Nothing bares the soul of medicine more than a discussion about whether being a physician is a job or a calling.
And nothing demonstrated this better than what occurred earlier this week when a US physician with 44,000 plus followers on Twitter posted the following series of tweets, thereby igniting the day’s health care Twitter firestorm:
Many if not most of the hundreds of responses to these tweets from other physicians expressed outrage or disappointment with the views expressed. To quote a couple:
- I’m sorry I don’t buy this at all. I’m fulfilled when I have a healthy balance between my work, my home life and my pastimes. Doctors staying late and long after others have left would actually signal to me …that they might be in difficulty.
- In my experience it’s the people who set themselves on fire to keep the hospital warm that get the most burnt out.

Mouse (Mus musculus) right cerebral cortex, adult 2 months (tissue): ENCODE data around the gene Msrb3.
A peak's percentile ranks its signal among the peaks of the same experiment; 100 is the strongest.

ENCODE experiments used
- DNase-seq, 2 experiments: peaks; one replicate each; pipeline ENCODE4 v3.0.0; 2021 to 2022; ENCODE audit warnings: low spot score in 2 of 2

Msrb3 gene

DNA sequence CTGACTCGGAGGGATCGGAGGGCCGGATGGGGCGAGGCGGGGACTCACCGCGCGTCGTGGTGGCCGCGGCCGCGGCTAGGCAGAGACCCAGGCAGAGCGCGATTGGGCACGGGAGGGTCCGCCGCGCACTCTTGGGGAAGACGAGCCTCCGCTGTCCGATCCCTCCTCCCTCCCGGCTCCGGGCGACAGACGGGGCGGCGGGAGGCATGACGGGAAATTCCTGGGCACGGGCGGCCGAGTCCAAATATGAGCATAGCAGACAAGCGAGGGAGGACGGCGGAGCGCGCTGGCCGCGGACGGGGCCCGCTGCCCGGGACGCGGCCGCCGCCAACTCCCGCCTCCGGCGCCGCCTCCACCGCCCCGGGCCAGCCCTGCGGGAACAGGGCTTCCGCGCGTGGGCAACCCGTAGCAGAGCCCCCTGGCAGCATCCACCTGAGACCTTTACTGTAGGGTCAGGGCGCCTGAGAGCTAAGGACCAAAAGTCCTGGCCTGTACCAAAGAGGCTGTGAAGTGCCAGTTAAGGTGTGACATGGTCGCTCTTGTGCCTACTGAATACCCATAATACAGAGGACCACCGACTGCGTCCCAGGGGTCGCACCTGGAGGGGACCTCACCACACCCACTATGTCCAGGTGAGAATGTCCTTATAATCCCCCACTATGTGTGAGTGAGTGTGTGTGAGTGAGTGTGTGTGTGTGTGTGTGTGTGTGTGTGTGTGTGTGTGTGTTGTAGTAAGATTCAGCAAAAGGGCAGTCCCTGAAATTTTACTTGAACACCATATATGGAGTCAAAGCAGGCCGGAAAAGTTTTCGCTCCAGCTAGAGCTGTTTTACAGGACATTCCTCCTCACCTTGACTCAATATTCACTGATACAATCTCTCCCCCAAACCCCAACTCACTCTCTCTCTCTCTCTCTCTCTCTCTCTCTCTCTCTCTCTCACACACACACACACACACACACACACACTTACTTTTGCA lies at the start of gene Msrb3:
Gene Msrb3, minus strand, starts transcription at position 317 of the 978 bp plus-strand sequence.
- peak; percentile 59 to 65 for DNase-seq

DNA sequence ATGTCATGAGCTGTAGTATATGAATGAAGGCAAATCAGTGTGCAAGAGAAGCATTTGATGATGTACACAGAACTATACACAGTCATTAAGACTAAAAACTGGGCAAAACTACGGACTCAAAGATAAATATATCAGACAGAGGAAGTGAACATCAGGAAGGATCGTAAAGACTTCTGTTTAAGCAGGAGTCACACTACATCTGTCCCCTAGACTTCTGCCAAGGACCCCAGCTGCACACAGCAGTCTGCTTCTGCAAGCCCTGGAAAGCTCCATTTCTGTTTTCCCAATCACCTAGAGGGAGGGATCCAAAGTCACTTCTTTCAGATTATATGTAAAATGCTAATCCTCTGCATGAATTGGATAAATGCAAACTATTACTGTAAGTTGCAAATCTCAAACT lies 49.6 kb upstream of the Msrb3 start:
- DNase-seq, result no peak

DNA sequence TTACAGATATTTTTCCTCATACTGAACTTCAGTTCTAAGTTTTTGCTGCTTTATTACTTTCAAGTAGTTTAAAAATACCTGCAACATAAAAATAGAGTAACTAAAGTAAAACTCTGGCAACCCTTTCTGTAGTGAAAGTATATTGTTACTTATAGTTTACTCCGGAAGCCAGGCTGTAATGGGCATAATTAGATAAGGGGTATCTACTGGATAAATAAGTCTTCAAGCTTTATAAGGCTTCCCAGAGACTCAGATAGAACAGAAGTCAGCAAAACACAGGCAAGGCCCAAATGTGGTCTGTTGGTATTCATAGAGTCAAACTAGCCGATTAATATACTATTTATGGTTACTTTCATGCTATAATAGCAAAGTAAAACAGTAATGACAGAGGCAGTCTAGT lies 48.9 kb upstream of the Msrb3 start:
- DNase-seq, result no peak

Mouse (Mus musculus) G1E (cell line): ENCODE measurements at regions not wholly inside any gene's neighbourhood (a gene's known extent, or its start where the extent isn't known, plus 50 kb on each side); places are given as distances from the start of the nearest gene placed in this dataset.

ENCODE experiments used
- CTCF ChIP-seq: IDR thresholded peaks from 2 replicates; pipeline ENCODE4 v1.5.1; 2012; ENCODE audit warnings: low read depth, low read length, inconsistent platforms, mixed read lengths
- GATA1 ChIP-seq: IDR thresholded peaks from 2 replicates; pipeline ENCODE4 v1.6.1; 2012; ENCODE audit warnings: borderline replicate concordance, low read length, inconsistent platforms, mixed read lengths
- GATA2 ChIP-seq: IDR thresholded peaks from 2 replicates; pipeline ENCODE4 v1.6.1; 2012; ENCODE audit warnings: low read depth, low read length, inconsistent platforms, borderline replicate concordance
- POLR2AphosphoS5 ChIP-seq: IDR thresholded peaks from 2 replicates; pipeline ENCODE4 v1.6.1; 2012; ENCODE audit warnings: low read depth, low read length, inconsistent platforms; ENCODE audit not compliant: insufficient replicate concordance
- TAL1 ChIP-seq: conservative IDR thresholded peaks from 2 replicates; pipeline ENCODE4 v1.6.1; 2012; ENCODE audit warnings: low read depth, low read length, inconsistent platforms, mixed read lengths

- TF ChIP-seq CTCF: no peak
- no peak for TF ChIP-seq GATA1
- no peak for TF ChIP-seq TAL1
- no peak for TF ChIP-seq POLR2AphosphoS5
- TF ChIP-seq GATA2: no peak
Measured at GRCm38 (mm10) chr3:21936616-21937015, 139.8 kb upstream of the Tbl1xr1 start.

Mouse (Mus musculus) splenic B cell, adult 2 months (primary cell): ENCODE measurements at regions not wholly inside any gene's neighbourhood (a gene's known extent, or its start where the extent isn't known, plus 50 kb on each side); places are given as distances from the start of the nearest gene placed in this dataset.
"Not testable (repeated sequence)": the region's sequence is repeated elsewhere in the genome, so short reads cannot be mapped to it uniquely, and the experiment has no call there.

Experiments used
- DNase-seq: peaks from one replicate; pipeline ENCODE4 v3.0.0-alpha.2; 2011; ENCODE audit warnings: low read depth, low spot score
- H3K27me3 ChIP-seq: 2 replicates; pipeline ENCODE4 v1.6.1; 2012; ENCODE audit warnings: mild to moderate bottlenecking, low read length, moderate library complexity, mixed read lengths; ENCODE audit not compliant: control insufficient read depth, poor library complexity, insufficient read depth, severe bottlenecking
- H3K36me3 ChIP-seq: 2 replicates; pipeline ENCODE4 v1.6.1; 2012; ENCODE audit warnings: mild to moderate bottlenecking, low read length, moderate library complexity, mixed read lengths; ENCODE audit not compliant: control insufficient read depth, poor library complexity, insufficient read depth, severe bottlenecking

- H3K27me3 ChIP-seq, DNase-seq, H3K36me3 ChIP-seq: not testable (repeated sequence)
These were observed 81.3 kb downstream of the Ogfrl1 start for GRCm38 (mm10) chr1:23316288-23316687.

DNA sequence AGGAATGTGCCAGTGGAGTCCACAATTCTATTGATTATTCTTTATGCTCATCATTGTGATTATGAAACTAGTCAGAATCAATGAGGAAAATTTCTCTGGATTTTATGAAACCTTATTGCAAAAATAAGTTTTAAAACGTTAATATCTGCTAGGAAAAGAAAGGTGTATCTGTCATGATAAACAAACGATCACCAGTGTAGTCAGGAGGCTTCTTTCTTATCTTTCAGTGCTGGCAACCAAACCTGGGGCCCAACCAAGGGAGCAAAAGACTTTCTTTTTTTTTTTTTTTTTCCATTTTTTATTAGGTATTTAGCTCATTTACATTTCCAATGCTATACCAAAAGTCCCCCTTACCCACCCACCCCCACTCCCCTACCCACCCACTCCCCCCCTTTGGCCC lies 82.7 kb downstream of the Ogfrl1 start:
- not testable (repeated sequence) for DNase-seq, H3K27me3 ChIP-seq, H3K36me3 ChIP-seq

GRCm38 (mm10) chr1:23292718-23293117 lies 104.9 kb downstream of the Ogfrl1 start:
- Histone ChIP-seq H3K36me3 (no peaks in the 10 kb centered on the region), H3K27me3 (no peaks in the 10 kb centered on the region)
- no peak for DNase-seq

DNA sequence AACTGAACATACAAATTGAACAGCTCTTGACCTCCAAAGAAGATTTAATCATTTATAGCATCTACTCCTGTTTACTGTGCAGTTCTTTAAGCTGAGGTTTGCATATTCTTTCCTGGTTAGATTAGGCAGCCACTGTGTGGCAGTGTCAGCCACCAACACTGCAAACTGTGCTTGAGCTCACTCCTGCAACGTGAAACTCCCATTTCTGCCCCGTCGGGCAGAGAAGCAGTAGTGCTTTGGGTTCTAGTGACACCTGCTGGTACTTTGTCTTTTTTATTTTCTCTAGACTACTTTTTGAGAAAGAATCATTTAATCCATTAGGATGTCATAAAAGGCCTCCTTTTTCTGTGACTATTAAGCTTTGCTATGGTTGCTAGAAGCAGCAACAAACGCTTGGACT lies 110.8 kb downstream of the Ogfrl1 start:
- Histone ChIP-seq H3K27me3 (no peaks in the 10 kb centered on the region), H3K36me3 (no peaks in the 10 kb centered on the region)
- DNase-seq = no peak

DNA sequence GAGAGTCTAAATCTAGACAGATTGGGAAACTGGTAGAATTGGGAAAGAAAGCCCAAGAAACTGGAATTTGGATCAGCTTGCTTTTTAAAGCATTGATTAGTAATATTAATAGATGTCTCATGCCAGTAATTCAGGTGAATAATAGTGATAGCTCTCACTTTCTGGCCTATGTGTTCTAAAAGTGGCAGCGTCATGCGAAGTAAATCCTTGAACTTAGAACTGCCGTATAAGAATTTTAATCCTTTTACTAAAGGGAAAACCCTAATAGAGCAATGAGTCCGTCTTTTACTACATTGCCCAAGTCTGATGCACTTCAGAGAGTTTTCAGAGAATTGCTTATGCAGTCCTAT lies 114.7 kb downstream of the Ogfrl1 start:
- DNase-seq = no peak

- Giving 100+% every day is exhausting. And it becomes more & more exhausting when you’re told that it’s never enough, you’re easily replaceable & you need to do better. I love caring for patients, but I am reaching my limits. Most of my colleagues have already reached theirs.
- The belief that medicine is a sacred calling where one must sacrifice your family, your friends, and your mental health, or else you are not a truly committed professional… is one of the most hideous and toxic ideologies out there.
While such a visceral response is to be expected to controversial tweets, it is not the only example of how deeply this particular issue can divide dedicated professionals.
Whether medicine is a job or a calling was also featured as the closing debate at the Canadian Conference on Physician Leadership in April, with physician speakers from across the age spectrum. Even though these debates are always formally structured with speakers selected to argue a particular perspective in a good-humoured way, the intensity of perspectives on the issue came through clearly.
The question of calling or job is never going to be answered definitively. Those of us who are not physicians can only hope that those who choose medicine continue to maintain and support the health of the individuals and populations they serve without fatally impairing the health and wellbeing of themselves or their families.